What’s different

what makes 3D Investing special

Ethical or socially responsible investment portfolios often sound great in theory, with pictures of wind turbines and someone to look after your money so you can sleep easily at night, but the reality is sometimes disappointing. Here’s why 3D investing is very different to this:

Fully transparent so you can trust it

Typically, ethical funds profile companies with positive attributes but say little about more controversial holdings.   This gives a misleading impression that the fund is predominantly invested in socially progressive companies when this may not be true.  Investors need to be aware of issues that might cause them concern, so that they can make an informed judgement on the fund as a whole.  This requires a very high level of transparency.  3D investing actively seeks to be fully transparent and to identify any potential areas of concern so that investors are aware of any social compromises and can make informed judgements as to social suitability.

Makes a positive social impact

The proportion of ethical funds investing in social or environmental solutions is often low, so your money isn’t actually doing that much good.  Too often funds are full of very large shares that have little obvious ethical merit and invest relatively little according to the espoused ‘positive criteria’ of clean energy, recycling and the like.  3D investing measures how much of each fund is invested in companies providing social solutions so it’s clear how much of the fund is invested in socially beneficial activities. We can then identify those funds with a relatively high social impact, enabling investors to make a real difference with their money.  It also enables us to measure the impact of a whole portfolio of funds, so that investors know how much of their money is actually making a positive difference.

greencoat turbines

What’s hiding behind the picture?

pws impact report cover

Reduces risk through alternatives

Portfolio managers virtually all claim to spread risk by appropriate asset diversification, but this often comes down to a simple split between bonds and equities, with little or no allocation to alternatives. 3D investing offers a much wider choice of assets including microfinance, social property and infrastructure.  These ‘alternative’ assets are relatively uncorrelated with more traditional investments, being less directly influenced by supply and demand of the main market.   They may also be underpinned by predictable, long-term revenue streams that makes them financially attractive, especially for income seeking investors.  As part of a diversified portfolio, they can, therefore, contribute to reducing overall risk.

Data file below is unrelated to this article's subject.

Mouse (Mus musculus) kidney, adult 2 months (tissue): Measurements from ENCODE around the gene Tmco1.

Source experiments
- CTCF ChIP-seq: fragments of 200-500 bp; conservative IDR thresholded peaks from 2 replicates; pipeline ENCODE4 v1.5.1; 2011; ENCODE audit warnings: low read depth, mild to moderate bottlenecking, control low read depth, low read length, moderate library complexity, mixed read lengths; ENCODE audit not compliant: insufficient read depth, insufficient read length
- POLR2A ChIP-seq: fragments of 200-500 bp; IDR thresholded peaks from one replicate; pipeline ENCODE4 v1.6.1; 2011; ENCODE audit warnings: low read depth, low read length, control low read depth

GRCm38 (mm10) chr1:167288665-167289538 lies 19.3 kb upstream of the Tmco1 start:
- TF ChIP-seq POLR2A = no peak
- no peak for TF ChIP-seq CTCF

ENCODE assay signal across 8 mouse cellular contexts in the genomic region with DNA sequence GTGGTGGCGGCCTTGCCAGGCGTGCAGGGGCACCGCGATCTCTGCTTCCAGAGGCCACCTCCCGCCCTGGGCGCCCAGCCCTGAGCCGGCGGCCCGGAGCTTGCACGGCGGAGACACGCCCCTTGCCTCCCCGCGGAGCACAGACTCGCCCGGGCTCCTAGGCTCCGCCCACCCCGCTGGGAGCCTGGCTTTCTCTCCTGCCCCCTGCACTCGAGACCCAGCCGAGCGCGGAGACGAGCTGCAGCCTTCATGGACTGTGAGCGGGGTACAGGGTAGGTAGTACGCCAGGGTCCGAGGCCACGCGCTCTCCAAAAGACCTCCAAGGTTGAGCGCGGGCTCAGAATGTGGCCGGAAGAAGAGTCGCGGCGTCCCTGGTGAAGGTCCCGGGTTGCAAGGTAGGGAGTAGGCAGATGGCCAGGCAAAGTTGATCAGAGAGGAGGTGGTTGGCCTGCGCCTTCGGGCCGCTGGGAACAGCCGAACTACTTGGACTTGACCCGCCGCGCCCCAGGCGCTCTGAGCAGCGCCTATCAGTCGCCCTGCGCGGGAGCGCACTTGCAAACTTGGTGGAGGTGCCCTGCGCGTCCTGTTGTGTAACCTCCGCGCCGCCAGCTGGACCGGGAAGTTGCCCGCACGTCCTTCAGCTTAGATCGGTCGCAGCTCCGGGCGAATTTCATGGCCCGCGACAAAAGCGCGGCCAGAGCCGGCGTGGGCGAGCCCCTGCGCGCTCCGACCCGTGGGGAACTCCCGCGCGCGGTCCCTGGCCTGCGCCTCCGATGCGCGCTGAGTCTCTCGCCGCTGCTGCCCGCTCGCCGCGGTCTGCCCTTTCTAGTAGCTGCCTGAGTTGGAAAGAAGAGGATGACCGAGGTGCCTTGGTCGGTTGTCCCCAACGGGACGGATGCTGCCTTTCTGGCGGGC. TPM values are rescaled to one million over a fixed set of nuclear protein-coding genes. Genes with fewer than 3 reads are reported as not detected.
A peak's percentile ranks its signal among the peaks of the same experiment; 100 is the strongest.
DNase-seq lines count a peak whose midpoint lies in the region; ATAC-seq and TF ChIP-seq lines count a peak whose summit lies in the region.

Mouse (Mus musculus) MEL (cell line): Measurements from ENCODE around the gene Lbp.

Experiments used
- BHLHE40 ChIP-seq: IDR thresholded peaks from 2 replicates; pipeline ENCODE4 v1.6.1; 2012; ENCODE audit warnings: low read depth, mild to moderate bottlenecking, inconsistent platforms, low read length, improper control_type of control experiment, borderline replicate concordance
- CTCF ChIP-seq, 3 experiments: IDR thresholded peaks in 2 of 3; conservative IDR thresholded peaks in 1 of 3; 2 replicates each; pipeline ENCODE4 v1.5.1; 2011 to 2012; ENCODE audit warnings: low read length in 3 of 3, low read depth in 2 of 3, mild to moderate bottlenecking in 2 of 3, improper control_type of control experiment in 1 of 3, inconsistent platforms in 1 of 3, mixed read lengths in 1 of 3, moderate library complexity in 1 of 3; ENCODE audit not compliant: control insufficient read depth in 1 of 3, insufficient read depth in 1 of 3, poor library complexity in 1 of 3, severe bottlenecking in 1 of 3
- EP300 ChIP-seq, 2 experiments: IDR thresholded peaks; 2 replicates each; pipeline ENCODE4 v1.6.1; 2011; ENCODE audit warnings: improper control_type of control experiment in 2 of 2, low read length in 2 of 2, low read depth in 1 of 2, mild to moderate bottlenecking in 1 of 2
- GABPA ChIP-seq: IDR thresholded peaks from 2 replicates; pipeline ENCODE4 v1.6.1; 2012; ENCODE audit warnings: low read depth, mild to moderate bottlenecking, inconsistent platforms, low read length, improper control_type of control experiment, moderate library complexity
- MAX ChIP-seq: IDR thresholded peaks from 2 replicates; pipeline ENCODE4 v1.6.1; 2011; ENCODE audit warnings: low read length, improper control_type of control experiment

Seeks to inspire investors

Investment is commonly reduced to facts and figures. Indeed some investment analysis discusses numbers without even stating what the company does!  Socially motivated investors are rarely persuaded by discounted cash flows or P/E ratios, and unlike more conventional investors, often want to know a lot more about what their investments actually do.  3D investing therefore seeks to inspire investors, to get investors excited about their money and what it can achieve.  This means extensive profiling of investments, impact analysis and regular reporting.

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An investor meets an investee!

A ‘good’ investment

Ethical investment is often reduced to generating investment returns from a limited universe of ethically screened stocks or funds.  This isn’t a great sales message, nor does an ethical badge mean that it delivers much by the way of social impact.  By way of contrast, 3D investing  seeks to deliver market returns by investing in a broad portfolio of well managed funds, all of which have a demonstrable positive social impact.

Long term investment

The average holding period of equities is measured in months rather than years.  Managers are typically judged on a quarterly basis, when it’s broadly recognised that time frames of less than three years are hopelessly inadequate for judging financial performance.  This makes ‘investing’ more like a trade than a true investment, with investment being made for valuation reasons rather than longer term fundamentals.  There is no social value to this.  3D investing therefore holds investments on a long-term basis and does not seek to change them unless there is a fundamental change in outlook or the needs of the investor.


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